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Mark Carpenter
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by ISRI Safety | Mar 28, 2017

OSHA’s Volks Rule Overturned by Congressional Review Act

The resolution passed the House of Representatives on March 1, 2017 and adopted by the Senate under the Congressional Review Act, nullifies the rule. The resolution will now head to President Donald Trump to sign, who has indicated he will sign the resolution

Beryllium Rule

ISRI members will have some additional time to comply with the new beryllium rule. 

OSHA has decided to delay the effective date of its beryllium rule from March 21, 2017 to May 20, 2017.

The additional 60 days is in line with a White House memo, “Regulatory Freeze Pending Review,” issued Jan. 20, 2017. The memo directs federal agencies to review any new or pending regulations and temporarily postpone their effective dates.

The delay will allow OSHA to further review and consider the rule.

OSHA published the final beryllium rule on Jan. 9, 2017.

Employers have one year from the effective date to implement most of the standard’s provisions. Some exceptions: Change room and shower requirements begin two years after the effective date; engineering control requirements begin three years after the effective date.

The rule reduces the eight-hour permissible exposure limit from the previous 2.0 micrograms per cubic meter (µg/m³) to 0.2 µg/m³. The rule also establishes a short-term exposure limit of 2.0 µg/m³ over a 15-minute sampling period. The previous exposure limit for beryllium was established 40 years ago.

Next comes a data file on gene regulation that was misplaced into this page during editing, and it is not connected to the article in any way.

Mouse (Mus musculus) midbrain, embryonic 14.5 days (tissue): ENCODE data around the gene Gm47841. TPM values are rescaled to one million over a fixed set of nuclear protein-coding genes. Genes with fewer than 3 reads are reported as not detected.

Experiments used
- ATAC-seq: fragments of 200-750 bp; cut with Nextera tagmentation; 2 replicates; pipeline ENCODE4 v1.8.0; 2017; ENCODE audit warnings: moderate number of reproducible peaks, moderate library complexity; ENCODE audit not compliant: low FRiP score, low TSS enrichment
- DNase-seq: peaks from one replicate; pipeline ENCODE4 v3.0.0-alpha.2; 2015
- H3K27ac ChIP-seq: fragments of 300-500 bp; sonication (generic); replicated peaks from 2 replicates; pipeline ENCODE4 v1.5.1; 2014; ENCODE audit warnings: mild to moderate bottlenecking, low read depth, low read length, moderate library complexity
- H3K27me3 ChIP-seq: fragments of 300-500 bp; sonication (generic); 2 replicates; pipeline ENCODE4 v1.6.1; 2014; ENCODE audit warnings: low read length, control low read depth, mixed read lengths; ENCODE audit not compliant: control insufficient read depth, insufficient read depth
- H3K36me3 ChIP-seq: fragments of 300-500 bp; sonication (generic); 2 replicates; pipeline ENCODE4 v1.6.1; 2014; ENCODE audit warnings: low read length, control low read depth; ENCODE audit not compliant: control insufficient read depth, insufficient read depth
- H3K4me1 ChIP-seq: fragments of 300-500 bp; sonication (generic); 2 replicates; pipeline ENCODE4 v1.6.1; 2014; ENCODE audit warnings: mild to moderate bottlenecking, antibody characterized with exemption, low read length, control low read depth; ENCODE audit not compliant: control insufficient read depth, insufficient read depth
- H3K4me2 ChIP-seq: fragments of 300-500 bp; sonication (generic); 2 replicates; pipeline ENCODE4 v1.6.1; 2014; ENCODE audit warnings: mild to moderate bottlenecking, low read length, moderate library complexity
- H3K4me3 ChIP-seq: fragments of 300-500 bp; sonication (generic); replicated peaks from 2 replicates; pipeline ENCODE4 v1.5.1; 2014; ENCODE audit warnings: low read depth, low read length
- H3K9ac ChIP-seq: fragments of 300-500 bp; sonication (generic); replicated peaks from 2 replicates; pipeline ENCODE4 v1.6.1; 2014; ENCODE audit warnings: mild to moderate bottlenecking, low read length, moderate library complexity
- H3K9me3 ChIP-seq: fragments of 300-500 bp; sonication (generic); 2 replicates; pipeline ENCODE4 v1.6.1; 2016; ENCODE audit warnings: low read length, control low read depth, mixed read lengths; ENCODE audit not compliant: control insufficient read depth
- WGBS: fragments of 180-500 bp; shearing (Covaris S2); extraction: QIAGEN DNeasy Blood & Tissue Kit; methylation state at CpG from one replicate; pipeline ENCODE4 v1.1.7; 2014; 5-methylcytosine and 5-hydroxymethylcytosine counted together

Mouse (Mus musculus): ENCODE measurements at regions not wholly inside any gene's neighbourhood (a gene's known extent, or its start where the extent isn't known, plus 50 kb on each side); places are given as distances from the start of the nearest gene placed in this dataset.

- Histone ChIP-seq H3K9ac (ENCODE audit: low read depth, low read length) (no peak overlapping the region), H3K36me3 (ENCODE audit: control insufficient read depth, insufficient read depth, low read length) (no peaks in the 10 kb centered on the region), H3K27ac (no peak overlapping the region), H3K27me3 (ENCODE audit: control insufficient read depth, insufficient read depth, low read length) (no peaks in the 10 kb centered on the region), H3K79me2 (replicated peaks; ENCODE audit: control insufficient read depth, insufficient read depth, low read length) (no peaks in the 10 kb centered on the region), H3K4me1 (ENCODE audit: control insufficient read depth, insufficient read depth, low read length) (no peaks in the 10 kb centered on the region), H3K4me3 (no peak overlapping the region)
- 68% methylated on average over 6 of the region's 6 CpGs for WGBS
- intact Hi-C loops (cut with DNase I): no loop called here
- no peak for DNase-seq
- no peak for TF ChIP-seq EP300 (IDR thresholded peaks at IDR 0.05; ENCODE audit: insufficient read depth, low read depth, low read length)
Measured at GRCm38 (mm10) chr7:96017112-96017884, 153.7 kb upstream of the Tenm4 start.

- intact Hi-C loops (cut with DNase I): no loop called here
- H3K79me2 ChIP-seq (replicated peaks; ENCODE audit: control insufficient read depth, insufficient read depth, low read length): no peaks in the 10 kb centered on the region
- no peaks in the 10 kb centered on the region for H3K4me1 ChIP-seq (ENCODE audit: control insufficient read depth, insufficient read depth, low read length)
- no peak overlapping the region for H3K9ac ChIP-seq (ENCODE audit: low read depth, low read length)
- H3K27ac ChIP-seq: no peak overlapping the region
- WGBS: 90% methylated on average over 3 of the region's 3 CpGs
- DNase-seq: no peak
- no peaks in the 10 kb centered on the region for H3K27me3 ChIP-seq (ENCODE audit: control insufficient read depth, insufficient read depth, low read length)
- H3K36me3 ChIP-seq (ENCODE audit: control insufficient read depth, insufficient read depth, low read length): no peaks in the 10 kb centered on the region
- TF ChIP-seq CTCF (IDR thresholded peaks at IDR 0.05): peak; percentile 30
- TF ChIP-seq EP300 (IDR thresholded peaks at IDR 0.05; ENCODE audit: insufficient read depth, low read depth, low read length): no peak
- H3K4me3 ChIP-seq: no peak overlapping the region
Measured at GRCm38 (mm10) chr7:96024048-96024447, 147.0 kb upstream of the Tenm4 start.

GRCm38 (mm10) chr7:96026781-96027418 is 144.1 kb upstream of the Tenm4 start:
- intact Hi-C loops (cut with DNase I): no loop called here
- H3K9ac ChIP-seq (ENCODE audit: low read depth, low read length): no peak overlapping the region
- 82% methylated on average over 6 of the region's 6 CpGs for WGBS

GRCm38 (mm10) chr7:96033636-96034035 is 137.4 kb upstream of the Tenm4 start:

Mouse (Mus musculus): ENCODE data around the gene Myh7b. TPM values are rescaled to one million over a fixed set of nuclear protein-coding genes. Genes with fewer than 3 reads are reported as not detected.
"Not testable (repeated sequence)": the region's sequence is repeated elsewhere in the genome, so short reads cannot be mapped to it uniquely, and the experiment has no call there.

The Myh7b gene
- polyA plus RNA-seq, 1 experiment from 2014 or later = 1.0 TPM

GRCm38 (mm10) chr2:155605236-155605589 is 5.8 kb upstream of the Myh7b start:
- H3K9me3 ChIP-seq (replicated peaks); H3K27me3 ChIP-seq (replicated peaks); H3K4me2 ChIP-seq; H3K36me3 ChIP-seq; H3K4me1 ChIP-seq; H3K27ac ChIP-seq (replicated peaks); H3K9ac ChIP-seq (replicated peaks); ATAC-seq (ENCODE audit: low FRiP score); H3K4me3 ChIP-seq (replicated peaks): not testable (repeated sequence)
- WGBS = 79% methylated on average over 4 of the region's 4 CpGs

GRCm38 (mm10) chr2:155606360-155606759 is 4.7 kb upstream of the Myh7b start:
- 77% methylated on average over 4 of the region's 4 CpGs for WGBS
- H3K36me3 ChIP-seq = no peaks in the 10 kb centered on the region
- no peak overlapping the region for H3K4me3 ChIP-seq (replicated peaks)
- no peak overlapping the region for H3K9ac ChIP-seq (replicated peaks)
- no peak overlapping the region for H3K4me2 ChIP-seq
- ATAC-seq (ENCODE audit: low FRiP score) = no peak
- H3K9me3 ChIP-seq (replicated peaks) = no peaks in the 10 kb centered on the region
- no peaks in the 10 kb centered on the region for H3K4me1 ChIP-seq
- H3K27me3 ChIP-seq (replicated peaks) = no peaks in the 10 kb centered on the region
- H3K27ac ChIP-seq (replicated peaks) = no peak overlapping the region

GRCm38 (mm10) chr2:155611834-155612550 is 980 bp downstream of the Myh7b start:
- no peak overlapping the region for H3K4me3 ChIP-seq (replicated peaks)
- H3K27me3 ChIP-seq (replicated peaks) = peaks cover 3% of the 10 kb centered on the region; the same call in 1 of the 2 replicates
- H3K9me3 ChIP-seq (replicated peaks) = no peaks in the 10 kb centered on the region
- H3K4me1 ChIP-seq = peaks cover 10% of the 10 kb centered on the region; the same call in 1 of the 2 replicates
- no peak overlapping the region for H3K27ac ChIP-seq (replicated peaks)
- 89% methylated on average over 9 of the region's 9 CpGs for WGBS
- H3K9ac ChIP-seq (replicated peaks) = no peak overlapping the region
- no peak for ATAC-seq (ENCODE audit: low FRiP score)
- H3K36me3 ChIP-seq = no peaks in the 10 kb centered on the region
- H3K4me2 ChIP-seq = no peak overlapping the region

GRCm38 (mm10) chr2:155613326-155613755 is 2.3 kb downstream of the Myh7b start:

The new rule also faces a court challenge.  Materion Corp., the U.S.’s largest producer of beryllium, has filed a petition in federal court seeking review of the new standard. Two other companies have filed similar petitions.

The Congressional Record Act and OSHA

The Congressional Review Act gives Congress the ability to overturn agency rules adopted in the previous 60 legislative days, meaning the legislature can review past administration regulations submitted to Congress as far back as mid-June 2016 when factoring in Congressional recesses. OSHA rules that fall within the review window include the beryllium rule, which the Trump administration has already proposed delaying till May 20, 2017, and the slips, trips and falls rule.

However, that window does not stretch back far enough to include more controversial regulations such as OSHA’s silica and the electronic record-keeping rules although both regulations are facing legal challenges that could impact their future.

ISRI Safety Staff will continue to monitor OSHA regulatory activities and provide information to the membership as it becomes available.